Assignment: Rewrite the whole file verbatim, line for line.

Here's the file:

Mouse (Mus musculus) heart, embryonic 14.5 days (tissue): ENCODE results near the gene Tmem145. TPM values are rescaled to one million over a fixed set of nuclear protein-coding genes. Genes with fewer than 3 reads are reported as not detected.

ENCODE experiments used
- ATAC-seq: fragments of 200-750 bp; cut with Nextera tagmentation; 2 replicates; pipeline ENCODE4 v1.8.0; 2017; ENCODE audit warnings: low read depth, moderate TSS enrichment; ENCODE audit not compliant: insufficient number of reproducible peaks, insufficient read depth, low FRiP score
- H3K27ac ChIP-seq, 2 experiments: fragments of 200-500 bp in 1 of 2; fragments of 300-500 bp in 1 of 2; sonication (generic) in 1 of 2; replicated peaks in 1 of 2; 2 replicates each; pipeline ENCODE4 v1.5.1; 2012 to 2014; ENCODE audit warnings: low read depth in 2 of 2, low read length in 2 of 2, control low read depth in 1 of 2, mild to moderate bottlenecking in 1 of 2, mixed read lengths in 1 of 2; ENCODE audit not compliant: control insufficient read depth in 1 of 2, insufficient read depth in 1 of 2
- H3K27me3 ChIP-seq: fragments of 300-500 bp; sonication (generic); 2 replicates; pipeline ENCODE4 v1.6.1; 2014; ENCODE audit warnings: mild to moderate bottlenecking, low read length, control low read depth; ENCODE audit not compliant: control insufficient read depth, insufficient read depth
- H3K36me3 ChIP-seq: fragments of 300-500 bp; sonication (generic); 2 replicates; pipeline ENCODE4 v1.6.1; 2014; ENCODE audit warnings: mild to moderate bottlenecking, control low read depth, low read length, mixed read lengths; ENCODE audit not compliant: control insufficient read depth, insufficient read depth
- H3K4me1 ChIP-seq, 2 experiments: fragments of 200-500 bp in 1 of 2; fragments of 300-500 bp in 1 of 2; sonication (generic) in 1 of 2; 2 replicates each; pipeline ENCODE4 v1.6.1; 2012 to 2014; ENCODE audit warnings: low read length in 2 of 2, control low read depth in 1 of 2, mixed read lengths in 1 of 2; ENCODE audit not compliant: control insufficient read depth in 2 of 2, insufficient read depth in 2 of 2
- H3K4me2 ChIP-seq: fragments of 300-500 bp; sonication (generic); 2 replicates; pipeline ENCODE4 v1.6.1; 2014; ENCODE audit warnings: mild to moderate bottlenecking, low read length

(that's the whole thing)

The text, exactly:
Mouse (Mus musculus) heart, embryonic 14.5 days (tissue): ENCODE results near the gene Tmem145. TPM values are rescaled to one million over a fixed set of nuclear protein-coding genes. Genes with fewer than 3 reads are reported as not detected.

ENCODE experiments used
- ATAC-seq: fragments of 200-750 bp; cut with Nextera tagmentation; 2 replicates; pipeline ENCODE4 v1.8.0; 2017; ENCODE audit warnings: low read depth, moderate TSS enrichment; ENCODE audit not compliant: insufficient number of reproducible peaks, insufficient read depth, low FRiP score
- H3K27ac ChIP-seq, 2 experiments: fragments of 200-500 bp in 1 of 2; fragments of 300-500 bp in 1 of 2; sonication (generic) in 1 of 2; replicated peaks in 1 of 2; 2 replicates each; pipeline ENCODE4 v1.5.1; 2012 to 2014; ENCODE audit warnings: low read depth in 2 of 2, low read length in 2 of 2, control low read depth in 1 of 2, mild to moderate bottlenecking in 1 of 2, mixed read lengths in 1 of 2; ENCODE audit not compliant: control insufficient read depth in 1 of 2, insufficient read depth in 1 of 2
- H3K27me3 ChIP-seq: fragments of 300-500 bp; sonication (generic); 2 replicates; pipeline ENCODE4 v1.6.1; 2014; ENCODE audit warnings: mild to moderate bottlenecking, low read length, control low read depth; ENCODE audit not compliant: control insufficient read depth, insufficient read depth
- H3K36me3 ChIP-seq: fragments of 300-500 bp; sonication (generic); 2 replicates; pipeline ENCODE4 v1.6.1; 2014; ENCODE audit warnings: mild to moderate bottlenecking, control low read depth, low read length, mixed read lengths; ENCODE audit not compliant: control insufficient read depth, insufficient read depth
- H3K4me1 ChIP-seq, 2 experiments: fragments of 200-500 bp in 1 of 2; fragments of 300-500 bp in 1 of 2; sonication (generic) in 1 of 2; 2 replicates each; pipeline ENCODE4 v1.6.1; 2012 to 2014; ENCODE audit warnings: low read length in 2 of 2, control low read depth in 1 of 2, mixed read lengths in 1 of 2; ENCODE audit not compliant: control insufficient read depth in 2 of 2, insufficient read depth in 2 of 2
- H3K4me2 ChIP-seq: fragments of 300-500 bp; sonication (generic); 2 replicates; pipeline ENCODE4 v1.6.1; 2014; ENCODE audit warnings: mild to moderate bottlenecking, low read length